Two main things which come out of this discussion are imposition of capital gains tax and lowering of interest rates. In addition corporate tax should also be lowered to compensate domestic businesses for the uncertainty. While capital gains tax will bring much needed stability to the capital markets, low interest rates and decrease in corporate tax will provide much needed breathing space to businesses so they can increase their production and expand further thereby overcoming the supply side constraints to some extent. The magnitude of the change is an empirical question and should better be left to those who have access to the data.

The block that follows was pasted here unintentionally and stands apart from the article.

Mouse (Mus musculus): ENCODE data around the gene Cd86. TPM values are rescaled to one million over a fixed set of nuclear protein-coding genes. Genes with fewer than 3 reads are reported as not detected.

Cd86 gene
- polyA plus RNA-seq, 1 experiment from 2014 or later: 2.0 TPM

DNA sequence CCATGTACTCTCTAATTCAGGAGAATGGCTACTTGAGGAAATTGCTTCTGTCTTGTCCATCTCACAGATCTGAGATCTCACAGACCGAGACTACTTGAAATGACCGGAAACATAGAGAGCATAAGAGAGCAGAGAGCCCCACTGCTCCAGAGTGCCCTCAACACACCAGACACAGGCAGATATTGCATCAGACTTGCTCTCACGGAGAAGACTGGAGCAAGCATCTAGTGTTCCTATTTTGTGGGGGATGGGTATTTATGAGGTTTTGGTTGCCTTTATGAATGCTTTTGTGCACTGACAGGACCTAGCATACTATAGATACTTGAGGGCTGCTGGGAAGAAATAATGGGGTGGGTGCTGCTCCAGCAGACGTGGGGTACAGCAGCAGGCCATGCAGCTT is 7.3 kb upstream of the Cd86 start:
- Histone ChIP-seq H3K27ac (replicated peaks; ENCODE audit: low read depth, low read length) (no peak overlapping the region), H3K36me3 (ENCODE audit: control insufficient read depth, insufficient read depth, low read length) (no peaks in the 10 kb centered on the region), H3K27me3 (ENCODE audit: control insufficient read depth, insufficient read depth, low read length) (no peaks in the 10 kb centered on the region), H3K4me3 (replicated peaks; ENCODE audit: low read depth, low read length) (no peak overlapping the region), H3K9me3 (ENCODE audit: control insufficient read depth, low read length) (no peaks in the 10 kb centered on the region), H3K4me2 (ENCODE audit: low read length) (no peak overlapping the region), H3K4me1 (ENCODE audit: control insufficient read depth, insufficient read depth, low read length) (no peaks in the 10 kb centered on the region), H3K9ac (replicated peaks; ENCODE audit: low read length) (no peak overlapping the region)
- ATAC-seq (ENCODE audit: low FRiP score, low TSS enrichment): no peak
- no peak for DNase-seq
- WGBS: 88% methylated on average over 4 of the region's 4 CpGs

The writer is currently an MSc (Economics and Econometrics) student at the University of Bristol and has previously worked at the Planning Commission (Pakistan)

Published in The Express Tribune, April 23rd, 2012.

Reader Comments (12)

  • Saba
    Apr 22, 2012 - 8:09PM

    Good argument!

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  • Meekal Ahmed
    Apr 23, 2012 - 12:23AM

    I am an old PC man and since so are you, I will try and go easy on you.

    How can you talk about tax cuts and more concessions for the crooks and high-rollers on our casino who pay no tan anyway? Are you one of those dreadful supply-siders? I bet you are rooting for Romney who wants to cut taxes for America’s top 1% and would certiainly extend the Bush tax cuts that have cost the budget trillions if calculated over the next decade?

    If you are all of those things, please stay in Bristol.

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  • Ahmed Jamal Pirzada
    Apr 23, 2012 - 7:51AM

    @Meekal Ahmed:

    Thanks for your frank comment.